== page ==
Adrift Wood

As late-ish Allan Dwan films go, DRIFTWOOD is pretty good. The title sets up an expectation of the seashore, which is nowhere to be seen as we begin in a ghost town, all tumbleweed and H.B. Warner. Drunken sexy Jesus promptly expires, leaving his granddaughter, little Natalie Wood, alone in the world.

The whole piece has a strange atmosphere — the setting seems postapocalyptic. Warner dies with “Beelzebub” on his lips, and little Natalie adopts the word, applying it to anything threatening. Then she adopts a dog, whom she names Hollingsworth, after herself. (The dog MIGHT be Lassie, or anyway A Lassie.)

Wandering towards the nearest town with Hollingsworth, Natalie meets Dean Jagger, surprisingly human and natural and nice for once. Ruth Warrick is nice too, as is Charlotte Greenwood and even Margaret Hamilton and of course Walter Brennan. The film is stuffed full of nice people, with only Jerome Cowan, the mayor, and his spoiled failson, Teddy Infuhr, as nasties.

In a packed programme, we get a pandemic and panic, vaccination programme, miracle cure, and a literal sheepdog trial as Hollingsworth is put in the dock for a crime he didn’t commit (biting the mayoral failson, though why anyone would blame him if he HAD…)

NW has to carry more of this film than in any of her other child roles, I think, and she’s quite excellent. Maybe a little professional, but cute as a button and charismatic as hell.

A moment that anticipates GYPSY.

The movie isn’t cinematically showy but you don’t look to Dwan for that. It has a nice bygone optimism: spotted fever puts the community in jeopardy but everyone pulls together and prays together and more or less everything works out OK. Maybe it could happen that way, then. Or maybe it was always a comforting lie. Hollywood Bokononism.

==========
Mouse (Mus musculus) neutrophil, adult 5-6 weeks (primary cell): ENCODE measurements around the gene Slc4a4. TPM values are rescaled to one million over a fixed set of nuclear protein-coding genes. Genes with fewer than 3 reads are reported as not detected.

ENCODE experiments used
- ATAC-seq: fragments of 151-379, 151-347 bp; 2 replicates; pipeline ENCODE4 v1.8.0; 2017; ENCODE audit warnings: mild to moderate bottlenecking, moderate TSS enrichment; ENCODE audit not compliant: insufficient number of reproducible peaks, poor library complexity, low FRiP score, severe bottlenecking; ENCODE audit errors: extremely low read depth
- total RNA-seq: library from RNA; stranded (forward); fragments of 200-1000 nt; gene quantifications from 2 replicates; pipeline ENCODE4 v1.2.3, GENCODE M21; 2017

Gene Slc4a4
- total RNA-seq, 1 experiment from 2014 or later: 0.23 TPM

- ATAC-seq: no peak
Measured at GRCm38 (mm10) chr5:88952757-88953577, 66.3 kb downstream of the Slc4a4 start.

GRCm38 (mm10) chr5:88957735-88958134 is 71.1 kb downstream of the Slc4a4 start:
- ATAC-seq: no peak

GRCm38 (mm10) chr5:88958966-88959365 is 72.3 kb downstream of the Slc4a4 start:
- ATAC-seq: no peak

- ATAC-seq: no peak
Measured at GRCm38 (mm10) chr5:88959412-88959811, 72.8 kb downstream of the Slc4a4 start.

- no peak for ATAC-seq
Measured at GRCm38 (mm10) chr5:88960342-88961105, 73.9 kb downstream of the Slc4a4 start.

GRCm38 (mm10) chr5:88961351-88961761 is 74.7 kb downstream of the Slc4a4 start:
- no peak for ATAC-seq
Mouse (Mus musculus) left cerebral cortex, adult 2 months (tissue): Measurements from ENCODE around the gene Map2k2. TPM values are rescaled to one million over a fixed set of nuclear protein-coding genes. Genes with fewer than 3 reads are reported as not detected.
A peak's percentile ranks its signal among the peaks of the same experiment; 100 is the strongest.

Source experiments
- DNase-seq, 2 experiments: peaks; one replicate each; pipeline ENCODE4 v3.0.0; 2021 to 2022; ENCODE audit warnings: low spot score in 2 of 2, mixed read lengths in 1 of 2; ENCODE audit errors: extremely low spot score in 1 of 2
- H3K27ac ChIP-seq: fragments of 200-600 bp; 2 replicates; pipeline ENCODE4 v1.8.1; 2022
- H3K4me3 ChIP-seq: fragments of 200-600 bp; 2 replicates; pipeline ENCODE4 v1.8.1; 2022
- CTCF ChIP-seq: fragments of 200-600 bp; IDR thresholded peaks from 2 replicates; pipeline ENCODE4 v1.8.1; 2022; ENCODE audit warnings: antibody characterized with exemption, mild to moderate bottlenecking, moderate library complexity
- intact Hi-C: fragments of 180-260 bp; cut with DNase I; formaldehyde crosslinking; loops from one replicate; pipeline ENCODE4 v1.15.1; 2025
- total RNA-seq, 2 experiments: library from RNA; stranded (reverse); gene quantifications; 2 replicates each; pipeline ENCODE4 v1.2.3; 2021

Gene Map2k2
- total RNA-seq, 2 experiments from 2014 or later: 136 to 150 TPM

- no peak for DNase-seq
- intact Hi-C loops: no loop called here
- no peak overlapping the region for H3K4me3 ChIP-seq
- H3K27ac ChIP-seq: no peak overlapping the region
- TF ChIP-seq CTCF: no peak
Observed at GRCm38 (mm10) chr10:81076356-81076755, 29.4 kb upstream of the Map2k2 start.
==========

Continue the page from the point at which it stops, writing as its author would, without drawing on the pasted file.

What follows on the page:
DRIFTWOOD stars Maria; Emily Monroe Norton Kane; Stumpy; Jesse Q. Grimm; Aunt Eller; Miles Archer; Jesus – the Christ; the Wicked Witch of the West; Mr. Manleigh; Phil Kelly / The Sphinx; Alfred the butler; Benjamin Kettle; Grandma Walton; Alfalfa; and Plenty O’Toole (scenes deleted).

4 Responses to “Adrift Wood”

  1. artihcus022 Says:

    I saw Driftwood recently on Prime Video and I liked it a lot. I think Natalie Wood gives one of the best child performances and comes off as truly childlike so she’s both cute but also has that ceaseless curiosity and energy that is immensely exhausting for adults to be around, and she gets wonderful reactions from everyone.

    Driftwood got traction as one of many “movie made on subject that’s suddenly relevant” during the last 2 years and it’s quite fitting.

  2. Natalie Woo was a truly remarkable child star. “Mircleon 34the Street” is her most famou underage performance, but I love her most in “The Ghost and mrs. Muir.” Read Gavn Lambert’s “Natalie Wood” bigraphy as he knew her from the beginning and has much to say about her ushy Stage Mother. Natalie could have done “Gypsy” bindfolded. I’ve always felt “All I Neeed is The Girl” was that film’s key number

  3. Your post title and image combo grabbed my attention. Kudos for that. :)

    I was vaguely aware of this film’s existence, but didn’t know what it was about. I’ll be on the lookout for it now. I’m a sucker for “orphan finds a good home” stories. :)

    And I love the connection you made to Gypsy – one of my all-time favorite films (and, possibly, my favorite Natalie Wood performance). :D

  4. It really is the kid version of that mirror moment. Hope you’ll enjoy.

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